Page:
However, the law also included a ban on “media lynching,” a requirement that all news coverage be “verified, balanced, contextualized and opportune” and a “right to correction” for anyone who feels they have been treated unfairly by the press. The vague nature of the law has worked to the government’s benefit: According to Lauría, it has allowed the government to issue more than 100 sanctions against media companies and journalists in the past two years.
December 2013 – January 2014: Government forces searched the home of journalist and activist Fernando Villavicencio. When Ecuadorian daily El Universo published a cartoon depicting the search, the government fined the newspaper 2 percent of sales profits from its fourth quarter, which reportedlyamounted to $90,000. Authorities also ordered Xavier Bonilla, the cartoonist, to issue a correction. Bonilla was sanctioned and forced to apologize again in 2015 when he published a cartoon the government labeled discriminatory.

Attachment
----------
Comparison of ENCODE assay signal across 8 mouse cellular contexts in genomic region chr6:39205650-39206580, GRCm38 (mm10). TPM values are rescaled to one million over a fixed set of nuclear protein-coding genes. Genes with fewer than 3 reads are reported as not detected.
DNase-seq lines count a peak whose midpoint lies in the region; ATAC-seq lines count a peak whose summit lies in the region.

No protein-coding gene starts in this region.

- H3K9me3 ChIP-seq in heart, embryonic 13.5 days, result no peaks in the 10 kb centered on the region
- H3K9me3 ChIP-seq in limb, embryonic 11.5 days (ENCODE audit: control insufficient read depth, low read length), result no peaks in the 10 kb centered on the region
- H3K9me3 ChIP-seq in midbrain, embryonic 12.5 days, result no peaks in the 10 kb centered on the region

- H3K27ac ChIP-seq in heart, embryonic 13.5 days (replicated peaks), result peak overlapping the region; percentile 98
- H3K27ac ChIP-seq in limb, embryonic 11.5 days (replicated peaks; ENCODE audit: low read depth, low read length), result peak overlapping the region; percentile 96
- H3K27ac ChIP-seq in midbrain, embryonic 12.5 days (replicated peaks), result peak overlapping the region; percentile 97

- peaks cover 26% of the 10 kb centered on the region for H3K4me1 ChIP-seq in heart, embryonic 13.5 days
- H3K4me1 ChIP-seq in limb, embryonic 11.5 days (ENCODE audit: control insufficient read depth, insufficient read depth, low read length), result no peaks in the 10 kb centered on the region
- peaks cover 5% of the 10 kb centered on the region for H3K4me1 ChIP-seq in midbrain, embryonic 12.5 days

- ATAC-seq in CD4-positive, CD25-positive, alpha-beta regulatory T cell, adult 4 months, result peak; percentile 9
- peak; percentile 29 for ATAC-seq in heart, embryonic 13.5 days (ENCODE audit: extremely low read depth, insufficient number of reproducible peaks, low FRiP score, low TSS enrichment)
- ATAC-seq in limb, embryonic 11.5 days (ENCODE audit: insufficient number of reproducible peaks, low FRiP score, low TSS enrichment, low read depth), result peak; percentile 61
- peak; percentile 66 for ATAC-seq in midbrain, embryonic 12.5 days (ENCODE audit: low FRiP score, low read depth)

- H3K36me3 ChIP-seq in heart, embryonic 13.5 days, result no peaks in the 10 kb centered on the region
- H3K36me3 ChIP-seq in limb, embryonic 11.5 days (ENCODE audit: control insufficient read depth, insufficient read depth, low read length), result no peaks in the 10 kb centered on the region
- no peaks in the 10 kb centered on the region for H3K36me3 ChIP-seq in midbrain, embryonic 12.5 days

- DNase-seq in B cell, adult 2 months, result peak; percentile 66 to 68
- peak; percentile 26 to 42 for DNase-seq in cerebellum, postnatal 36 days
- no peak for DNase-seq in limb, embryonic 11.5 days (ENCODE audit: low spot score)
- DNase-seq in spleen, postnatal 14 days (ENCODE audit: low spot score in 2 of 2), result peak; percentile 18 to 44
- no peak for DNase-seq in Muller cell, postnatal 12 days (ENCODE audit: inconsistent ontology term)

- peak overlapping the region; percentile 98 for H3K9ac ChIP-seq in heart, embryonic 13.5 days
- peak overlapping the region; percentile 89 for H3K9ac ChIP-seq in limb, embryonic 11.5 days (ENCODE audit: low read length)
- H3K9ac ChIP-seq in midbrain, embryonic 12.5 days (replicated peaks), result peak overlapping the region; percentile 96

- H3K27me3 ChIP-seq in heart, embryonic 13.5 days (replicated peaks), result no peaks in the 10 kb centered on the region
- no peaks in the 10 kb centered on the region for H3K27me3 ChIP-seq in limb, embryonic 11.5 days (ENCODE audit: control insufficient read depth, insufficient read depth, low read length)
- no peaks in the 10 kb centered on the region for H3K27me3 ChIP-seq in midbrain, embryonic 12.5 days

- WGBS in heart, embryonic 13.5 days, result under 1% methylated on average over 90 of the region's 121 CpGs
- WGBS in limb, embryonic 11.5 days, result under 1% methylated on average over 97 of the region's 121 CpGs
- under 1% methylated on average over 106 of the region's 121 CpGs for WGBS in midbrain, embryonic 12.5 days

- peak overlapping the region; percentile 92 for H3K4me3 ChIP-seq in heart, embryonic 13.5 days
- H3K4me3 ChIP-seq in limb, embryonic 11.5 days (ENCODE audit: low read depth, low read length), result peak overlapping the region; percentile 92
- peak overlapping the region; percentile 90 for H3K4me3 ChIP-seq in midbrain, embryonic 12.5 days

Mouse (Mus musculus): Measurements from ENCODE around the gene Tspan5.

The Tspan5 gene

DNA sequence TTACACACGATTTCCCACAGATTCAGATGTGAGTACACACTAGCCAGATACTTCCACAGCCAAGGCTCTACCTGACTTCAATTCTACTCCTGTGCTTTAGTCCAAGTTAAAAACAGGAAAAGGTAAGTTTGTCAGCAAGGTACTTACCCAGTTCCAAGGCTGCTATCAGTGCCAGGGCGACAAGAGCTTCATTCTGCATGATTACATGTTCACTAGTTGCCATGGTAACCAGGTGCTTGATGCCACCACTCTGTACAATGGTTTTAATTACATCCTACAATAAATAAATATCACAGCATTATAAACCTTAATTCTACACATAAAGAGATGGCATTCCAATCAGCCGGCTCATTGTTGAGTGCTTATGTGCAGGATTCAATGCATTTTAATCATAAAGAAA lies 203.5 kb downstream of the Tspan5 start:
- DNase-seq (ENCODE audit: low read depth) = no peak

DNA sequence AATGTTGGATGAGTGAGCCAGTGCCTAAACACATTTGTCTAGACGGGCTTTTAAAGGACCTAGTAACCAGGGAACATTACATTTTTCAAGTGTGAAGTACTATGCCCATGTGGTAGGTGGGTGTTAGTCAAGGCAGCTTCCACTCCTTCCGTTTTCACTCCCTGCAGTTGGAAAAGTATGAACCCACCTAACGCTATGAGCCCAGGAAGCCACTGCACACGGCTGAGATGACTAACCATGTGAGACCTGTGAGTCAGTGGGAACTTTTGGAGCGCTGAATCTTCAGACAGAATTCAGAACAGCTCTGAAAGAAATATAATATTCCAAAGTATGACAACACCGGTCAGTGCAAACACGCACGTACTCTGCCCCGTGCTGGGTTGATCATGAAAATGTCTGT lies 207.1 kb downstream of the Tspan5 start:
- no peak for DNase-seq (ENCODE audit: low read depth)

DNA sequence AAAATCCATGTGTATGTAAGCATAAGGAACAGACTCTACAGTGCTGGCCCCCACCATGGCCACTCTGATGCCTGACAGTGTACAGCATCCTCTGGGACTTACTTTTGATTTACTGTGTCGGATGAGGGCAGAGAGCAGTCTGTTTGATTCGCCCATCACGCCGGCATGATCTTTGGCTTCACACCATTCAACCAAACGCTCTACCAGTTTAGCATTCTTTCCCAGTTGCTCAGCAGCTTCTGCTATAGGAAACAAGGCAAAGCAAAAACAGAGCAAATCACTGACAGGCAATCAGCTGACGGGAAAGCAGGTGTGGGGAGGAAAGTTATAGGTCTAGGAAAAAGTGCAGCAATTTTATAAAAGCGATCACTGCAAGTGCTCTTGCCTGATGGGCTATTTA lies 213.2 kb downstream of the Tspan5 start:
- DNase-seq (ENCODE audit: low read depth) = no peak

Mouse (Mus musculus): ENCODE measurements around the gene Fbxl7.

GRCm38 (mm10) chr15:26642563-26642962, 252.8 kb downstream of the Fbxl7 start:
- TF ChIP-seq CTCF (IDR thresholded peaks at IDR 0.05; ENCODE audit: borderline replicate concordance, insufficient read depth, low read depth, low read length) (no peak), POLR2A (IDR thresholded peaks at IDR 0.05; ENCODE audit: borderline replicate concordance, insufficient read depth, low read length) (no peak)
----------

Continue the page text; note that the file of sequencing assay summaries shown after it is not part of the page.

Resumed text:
December 2014 – February 2015: Correa began to attack those who criticized him on the Internet and social media during his weekly Saturday addresses to the nation. His main target, Gabriel González, anonymously ran a humor website called Crudo Ecuador that published photo montages and videosmaking fun of everything from Valentine’s Day to footballers to Correa himselfGonzález was outed on Twitter, followed and photographed, and received an apparent threat against his family in the form of a bouquet of flowers. The anonymous note attached to the bouquet congratulated him on his “beautiful family,” referred to his wife and sons by name, and read: “Believe me, you can count on our interest and attention as long as your bravery lasts.”
Aug. 13, 2015: Franco-Brazilian journalist Manuela Picq was beaten by police and arrested while covering protests against Correa. Picq, who had lived in Ecuador for eight years, was jailed and stripped of her visa. She was charged with violating the terms of her cultural exchange visa, which precluded her from taking part in political protests. Picq maintains that she was not part of the protests, but had gone to observe as a journalist.